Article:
J Mulie, T Deckmyn, S Cnudde
barotrauma, equipment alarm systems, equipment failure, lung hyperinflation, safety, ventilator induced lung injury, volutrauma
J Mulie, T Deckmyn, S Cnudde. Are ventilators safe to prevent accidental lung trauma?. The Internet Journal of Anesthesiology. 2009 Volume 22 Number 2.
It is well recognised that sometimes an anaesthetist forget to switch from breathing bag mode to mechanical ventilation. Technical valve errors, occluded expiratory tubing can happen also. The goal of this study was to evaluate the performance of eight ventilators in the breathing bag mode without compressing the breathing bag with an APL valve and an alarm set at their maximum value. The airway pressure and the time it took for the alarm to sound were measured. An American breathing bag was connected. Fresh gas flow was set at 12 litres per minute. Each ventilator was connected to an artificial lung.. And a compliance of 23 ml/cmH2O. A ventilator was considered at risk if the artificial lung inflated above 20 cmH20 for more than 5 seconds. It was considered dangerous if no alarm did go off in that time.All ventilators were considered at risk and most considered dangerous.
Meetings at which the work has been presented
NYSSA 59th Annual Postgraduate Assembly, 9-13 December 2005, New York, NY. Poster Presentation: Are ventilators safe to prevent accidental lung trauma? J. P. Mulier.
ESA, Madrid, Spain, 6 June 2006. Abstract W 000101: Why is accidental lung trauma possible? J.P. Mulier.
The adjustable pressure limiting (APL) valve on a ventilator has existed for a long time. The APL valve protects against high airway pressures if adjusted properly but not against volutrauma. Volutrauma is a prolonged state of moderately increased airway pressure causing hyperinflation with edema of the lungs (1,2,3) and biotrauma, which is the release of cytokinines from the lungs causing damage to other organs (4). The pressure at which the APL valve opens can be varied from 0 to 75 cmH2O. Frequently, the APL is turned to its maximum to facilitate manual ventilation. However, having the APL valve turned to the maximum value can reduce safety of the ventilator and increases the risk of volutrauma and barotrauma. All modern ventilators have a required internal pressure limit of 75 cmH2O, but this is too high to even prevent barotrauma.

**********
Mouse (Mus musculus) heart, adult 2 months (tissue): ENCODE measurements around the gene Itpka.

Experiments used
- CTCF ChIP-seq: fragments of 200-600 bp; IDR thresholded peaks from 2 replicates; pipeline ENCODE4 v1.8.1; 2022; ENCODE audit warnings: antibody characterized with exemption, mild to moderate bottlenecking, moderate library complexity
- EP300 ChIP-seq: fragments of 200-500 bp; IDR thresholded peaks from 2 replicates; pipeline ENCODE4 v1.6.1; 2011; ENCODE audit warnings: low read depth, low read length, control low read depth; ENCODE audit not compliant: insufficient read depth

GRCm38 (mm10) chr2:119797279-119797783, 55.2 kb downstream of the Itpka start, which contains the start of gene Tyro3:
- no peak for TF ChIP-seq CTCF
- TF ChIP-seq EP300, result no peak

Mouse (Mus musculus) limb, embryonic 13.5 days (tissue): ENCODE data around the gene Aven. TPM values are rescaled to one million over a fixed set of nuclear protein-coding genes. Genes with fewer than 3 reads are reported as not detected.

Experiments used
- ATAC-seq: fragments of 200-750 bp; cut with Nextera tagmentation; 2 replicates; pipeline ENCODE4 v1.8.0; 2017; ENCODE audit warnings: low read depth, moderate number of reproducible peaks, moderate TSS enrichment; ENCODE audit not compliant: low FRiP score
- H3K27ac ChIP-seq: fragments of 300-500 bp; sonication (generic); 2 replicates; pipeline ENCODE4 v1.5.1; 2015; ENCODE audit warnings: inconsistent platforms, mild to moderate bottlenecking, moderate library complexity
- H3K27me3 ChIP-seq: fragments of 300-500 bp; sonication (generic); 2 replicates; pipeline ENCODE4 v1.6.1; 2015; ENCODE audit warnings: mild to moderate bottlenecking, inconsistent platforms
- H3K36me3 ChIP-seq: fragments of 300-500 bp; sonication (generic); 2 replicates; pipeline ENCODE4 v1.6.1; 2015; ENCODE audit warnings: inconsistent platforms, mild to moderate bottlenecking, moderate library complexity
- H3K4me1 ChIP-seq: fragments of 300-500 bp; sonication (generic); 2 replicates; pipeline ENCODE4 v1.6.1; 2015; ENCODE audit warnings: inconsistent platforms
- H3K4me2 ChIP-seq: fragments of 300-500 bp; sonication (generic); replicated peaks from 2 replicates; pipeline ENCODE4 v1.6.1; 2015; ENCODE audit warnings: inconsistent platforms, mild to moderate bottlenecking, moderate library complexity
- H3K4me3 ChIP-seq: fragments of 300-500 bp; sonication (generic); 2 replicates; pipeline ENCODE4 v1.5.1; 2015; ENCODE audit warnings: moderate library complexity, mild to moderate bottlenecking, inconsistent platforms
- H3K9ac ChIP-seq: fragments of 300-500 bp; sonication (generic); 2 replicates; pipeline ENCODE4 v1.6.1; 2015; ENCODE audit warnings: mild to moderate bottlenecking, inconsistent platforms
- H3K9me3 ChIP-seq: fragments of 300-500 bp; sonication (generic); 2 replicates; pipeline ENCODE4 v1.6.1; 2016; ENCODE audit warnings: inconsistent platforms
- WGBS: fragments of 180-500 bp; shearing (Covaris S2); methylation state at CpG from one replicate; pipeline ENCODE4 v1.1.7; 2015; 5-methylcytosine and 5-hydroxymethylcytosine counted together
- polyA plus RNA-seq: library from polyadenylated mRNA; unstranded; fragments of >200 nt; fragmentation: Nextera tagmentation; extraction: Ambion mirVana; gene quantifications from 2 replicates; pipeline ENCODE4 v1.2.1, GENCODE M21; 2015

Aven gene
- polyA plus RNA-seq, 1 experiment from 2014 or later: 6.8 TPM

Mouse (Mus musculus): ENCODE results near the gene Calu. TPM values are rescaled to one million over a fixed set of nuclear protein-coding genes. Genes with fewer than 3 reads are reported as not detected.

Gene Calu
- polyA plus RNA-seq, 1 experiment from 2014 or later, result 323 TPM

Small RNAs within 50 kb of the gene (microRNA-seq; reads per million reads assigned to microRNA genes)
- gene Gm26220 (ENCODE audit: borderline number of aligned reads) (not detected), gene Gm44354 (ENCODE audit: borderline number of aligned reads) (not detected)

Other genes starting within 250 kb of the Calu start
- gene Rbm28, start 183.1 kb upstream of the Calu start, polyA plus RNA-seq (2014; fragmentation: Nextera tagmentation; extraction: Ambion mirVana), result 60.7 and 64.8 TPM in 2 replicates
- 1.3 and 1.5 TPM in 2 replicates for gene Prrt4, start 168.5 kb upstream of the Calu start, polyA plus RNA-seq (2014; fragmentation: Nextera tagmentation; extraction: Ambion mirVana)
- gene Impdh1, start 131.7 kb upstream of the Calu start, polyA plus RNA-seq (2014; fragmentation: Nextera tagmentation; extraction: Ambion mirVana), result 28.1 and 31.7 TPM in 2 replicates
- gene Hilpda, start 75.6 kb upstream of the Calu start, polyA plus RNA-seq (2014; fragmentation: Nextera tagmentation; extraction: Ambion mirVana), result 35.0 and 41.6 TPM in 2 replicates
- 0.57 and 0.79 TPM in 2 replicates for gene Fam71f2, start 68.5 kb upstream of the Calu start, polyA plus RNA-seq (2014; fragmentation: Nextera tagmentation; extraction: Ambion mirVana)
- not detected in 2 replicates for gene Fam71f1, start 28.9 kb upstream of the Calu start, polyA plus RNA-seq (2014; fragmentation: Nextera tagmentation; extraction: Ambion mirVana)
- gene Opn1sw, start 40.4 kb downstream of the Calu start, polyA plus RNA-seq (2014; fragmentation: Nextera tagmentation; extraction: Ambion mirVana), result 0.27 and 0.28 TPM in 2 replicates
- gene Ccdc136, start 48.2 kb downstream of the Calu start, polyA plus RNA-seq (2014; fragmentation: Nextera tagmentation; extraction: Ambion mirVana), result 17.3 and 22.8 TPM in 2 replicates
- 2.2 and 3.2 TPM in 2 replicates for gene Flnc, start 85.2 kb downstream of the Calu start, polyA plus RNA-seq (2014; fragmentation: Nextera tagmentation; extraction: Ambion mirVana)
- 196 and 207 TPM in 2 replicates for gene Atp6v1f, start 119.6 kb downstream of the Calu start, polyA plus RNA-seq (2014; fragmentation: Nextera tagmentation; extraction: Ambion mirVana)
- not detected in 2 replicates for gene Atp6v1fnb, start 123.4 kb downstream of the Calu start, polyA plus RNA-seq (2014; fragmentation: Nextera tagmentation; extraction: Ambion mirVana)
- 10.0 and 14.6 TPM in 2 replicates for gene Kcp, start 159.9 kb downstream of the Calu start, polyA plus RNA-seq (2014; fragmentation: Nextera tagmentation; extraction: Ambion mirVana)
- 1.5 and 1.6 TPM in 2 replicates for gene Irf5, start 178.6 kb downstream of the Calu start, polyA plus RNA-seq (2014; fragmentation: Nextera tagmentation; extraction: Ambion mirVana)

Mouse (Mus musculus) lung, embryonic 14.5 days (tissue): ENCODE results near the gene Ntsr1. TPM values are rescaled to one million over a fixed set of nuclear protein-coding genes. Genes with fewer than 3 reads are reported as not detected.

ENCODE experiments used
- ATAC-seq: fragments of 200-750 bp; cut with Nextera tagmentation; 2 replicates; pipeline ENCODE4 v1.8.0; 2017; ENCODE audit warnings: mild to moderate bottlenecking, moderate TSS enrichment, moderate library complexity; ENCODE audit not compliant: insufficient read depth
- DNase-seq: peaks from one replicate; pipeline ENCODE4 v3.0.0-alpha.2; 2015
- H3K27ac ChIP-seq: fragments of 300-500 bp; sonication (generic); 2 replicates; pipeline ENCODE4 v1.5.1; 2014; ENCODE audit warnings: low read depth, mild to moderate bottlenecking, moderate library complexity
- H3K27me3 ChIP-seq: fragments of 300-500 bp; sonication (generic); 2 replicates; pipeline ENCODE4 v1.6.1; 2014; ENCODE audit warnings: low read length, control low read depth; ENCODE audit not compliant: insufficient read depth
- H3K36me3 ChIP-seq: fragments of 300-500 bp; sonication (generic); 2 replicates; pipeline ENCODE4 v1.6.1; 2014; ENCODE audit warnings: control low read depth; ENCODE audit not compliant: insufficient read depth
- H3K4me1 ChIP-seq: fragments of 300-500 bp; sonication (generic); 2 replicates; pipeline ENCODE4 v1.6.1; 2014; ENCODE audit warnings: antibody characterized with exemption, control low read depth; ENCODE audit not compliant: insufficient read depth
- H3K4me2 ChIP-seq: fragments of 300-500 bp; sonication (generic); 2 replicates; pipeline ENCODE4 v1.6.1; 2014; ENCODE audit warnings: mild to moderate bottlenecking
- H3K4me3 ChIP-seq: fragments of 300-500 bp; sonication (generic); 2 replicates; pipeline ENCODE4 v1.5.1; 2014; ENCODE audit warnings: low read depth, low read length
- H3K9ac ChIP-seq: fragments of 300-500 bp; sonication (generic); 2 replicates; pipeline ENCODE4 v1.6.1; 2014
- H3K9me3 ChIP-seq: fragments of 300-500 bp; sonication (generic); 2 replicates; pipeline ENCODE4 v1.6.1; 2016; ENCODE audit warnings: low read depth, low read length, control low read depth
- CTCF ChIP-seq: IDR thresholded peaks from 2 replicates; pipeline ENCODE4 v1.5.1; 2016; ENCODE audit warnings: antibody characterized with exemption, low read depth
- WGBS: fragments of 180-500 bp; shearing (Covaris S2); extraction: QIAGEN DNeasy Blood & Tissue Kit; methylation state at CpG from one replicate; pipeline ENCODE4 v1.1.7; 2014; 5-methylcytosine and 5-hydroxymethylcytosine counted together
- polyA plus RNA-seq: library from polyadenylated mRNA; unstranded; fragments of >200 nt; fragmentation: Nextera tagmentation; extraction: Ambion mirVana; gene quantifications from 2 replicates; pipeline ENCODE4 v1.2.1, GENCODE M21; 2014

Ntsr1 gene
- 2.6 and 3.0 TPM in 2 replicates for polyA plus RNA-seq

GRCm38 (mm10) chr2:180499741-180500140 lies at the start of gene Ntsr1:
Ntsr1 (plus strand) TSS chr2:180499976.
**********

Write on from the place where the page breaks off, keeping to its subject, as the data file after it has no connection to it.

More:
At induction of anaesthesia, the fresh gas flow is set to a high flow to further improve face mask ventilation. This manual mode, using a high fresh gas flow and an almost closed APL valve, is dangerous after connecting the ventilator to the endotracheal tube if the anesthetist is disturbed in giving further manual compression or in starting the ventilator in an automatic ventilation mode.
The risk of barotrauma with ventilators is well-known but not specific to the APL valve only. Previous publications describe the danger of high pressures during normal ventilation (5,6,7) or during mechanical problems that cause high airway pressures (8,9,10,11,12,13,14,15).
Most ventilators have an airway pressure monitor that gives an alarm when the pressure exceeds a preset value. Some have also a high peep alarm or a high-sustained pressure alarm. The monitor can have also an extra high-pressure alarm. However, these alarms do not open a safety valve. Airway pressure can rise very fast depending on the fresh gas flow, the size of the breathing balloon and its compliance, and the size of the lungs and their compliance. Insufflating the lung above its lung capacity causes volutrauma. At pressure above 30 cmH2O, the alveoli might get a barotrauma. High airway resistance can initially protect the alveoli but pressure will rapidly equalize. Low total lung compliance will protect the lungs from hyperinflation.
Lungs of children and healthy ASA I and II patients, however, have a high compliance and will be already hyperinflated with an airway pressure of 20 cmH20. A prolonged period of increased intra-thoracic pressure obstructs venous return and can be very deleterious for the hemodynamic output and the organ perfusion.